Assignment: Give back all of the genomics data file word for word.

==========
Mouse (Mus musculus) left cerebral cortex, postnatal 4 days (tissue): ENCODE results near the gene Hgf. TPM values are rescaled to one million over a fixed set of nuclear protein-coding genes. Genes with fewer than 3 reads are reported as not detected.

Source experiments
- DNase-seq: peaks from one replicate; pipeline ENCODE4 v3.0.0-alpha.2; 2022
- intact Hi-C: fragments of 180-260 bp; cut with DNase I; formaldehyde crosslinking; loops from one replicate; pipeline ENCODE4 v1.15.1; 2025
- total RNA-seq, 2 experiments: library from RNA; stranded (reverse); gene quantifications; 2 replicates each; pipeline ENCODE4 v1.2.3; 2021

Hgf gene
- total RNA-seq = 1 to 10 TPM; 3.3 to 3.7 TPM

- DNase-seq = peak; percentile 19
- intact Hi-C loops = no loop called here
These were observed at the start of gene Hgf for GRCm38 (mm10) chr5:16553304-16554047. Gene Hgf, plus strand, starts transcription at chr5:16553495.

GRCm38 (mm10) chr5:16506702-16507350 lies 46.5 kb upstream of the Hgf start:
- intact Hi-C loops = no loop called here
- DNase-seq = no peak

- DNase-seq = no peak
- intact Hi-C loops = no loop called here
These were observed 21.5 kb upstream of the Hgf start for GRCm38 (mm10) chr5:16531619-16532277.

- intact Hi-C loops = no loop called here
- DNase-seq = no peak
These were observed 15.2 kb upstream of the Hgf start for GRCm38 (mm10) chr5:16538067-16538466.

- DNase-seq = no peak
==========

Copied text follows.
Mouse (Mus musculus) left cerebral cortex, postnatal 4 days (tissue): ENCODE results near the gene Hgf. TPM values are rescaled to one million over a fixed set of nuclear protein-coding genes. Genes with fewer than 3 reads are reported as not detected.

Source experiments
- DNase-seq: peaks from one replicate; pipeline ENCODE4 v3.0.0-alpha.2; 2022
- intact Hi-C: fragments of 180-260 bp; cut with DNase I; formaldehyde crosslinking; loops from one replicate; pipeline ENCODE4 v1.15.1; 2025
- total RNA-seq, 2 experiments: library from RNA; stranded (reverse); gene quantifications; 2 replicates each; pipeline ENCODE4 v1.2.3; 2021

Hgf gene
- total RNA-seq = 1 to 10 TPM; 3.3 to 3.7 TPM

- DNase-seq = peak; percentile 19
- intact Hi-C loops = no loop called here
These were observed at the start of gene Hgf for GRCm38 (mm10) chr5:16553304-16554047. Gene Hgf, plus strand, starts transcription at chr5:16553495.

GRCm38 (mm10) chr5:16506702-16507350 lies 46.5 kb upstream of the Hgf start:
- intact Hi-C loops = no loop called here
- DNase-seq = no peak

- DNase-seq = no peak
- intact Hi-C loops = no loop called here
These were observed 21.5 kb upstream of the Hgf start for GRCm38 (mm10) chr5:16531619-16532277.

- intact Hi-C loops = no loop called here
- DNase-seq = no peak
These were observed 15.2 kb upstream of the Hgf start for GRCm38 (mm10) chr5:16538067-16538466.

- DNase-seq = no peak